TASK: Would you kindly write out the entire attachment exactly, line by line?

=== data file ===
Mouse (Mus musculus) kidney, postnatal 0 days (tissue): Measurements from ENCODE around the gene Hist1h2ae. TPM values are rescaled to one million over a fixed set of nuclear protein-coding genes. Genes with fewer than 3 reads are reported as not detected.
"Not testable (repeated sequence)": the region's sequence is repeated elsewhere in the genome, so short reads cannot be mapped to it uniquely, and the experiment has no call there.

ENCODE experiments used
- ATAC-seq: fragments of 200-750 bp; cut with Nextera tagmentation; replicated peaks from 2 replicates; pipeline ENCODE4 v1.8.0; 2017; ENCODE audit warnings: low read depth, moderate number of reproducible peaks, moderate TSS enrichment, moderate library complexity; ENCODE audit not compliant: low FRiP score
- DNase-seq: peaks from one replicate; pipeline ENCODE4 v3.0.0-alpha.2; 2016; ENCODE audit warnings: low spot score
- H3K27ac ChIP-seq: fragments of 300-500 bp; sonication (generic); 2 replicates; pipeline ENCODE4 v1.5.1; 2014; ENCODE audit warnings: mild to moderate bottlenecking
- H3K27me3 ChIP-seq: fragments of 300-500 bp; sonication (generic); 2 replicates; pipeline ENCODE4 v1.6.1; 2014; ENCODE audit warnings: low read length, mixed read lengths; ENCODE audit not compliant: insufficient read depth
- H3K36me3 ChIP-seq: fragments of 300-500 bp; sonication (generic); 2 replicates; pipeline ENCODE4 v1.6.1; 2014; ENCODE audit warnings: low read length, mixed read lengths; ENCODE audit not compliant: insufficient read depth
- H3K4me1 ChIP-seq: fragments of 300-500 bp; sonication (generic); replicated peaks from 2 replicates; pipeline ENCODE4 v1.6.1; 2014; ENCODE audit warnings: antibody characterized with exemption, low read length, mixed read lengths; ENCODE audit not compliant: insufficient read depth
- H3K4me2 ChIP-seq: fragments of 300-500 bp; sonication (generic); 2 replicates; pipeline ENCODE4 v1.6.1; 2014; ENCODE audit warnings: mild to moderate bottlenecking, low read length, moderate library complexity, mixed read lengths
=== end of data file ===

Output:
Mouse (Mus musculus) kidney, postnatal 0 days (tissue): Measurements from ENCODE around the gene Hist1h2ae. TPM values are rescaled to one million over a fixed set of nuclear protein-coding genes. Genes with fewer than 3 reads are reported as not detected.
"Not testable (repeated sequence)": the region's sequence is repeated elsewhere in the genome, so short reads cannot be mapped to it uniquely, and the experiment has no call there.

ENCODE experiments used
- ATAC-seq: fragments of 200-750 bp; cut with Nextera tagmentation; replicated peaks from 2 replicates; pipeline ENCODE4 v1.8.0; 2017; ENCODE audit warnings: low read depth, moderate number of reproducible peaks, moderate TSS enrichment, moderate library complexity; ENCODE audit not compliant: low FRiP score
- DNase-seq: peaks from one replicate; pipeline ENCODE4 v3.0.0-alpha.2; 2016; ENCODE audit warnings: low spot score
- H3K27ac ChIP-seq: fragments of 300-500 bp; sonication (generic); 2 replicates; pipeline ENCODE4 v1.5.1; 2014; ENCODE audit warnings: mild to moderate bottlenecking
- H3K27me3 ChIP-seq: fragments of 300-500 bp; sonication (generic); 2 replicates; pipeline ENCODE4 v1.6.1; 2014; ENCODE audit warnings: low read length, mixed read lengths; ENCODE audit not compliant: insufficient read depth
- H3K36me3 ChIP-seq: fragments of 300-500 bp; sonication (generic); 2 replicates; pipeline ENCODE4 v1.6.1; 2014; ENCODE audit warnings: low read length, mixed read lengths; ENCODE audit not compliant: insufficient read depth
- H3K4me1 ChIP-seq: fragments of 300-500 bp; sonication (generic); replicated peaks from 2 replicates; pipeline ENCODE4 v1.6.1; 2014; ENCODE audit warnings: antibody characterized with exemption, low read length, mixed read lengths; ENCODE audit not compliant: insufficient read depth
- H3K4me2 ChIP-seq: fragments of 300-500 bp; sonication (generic); 2 replicates; pipeline ENCODE4 v1.6.1; 2014; ENCODE audit warnings: mild to moderate bottlenecking, low read length, moderate library complexity, mixed read lengths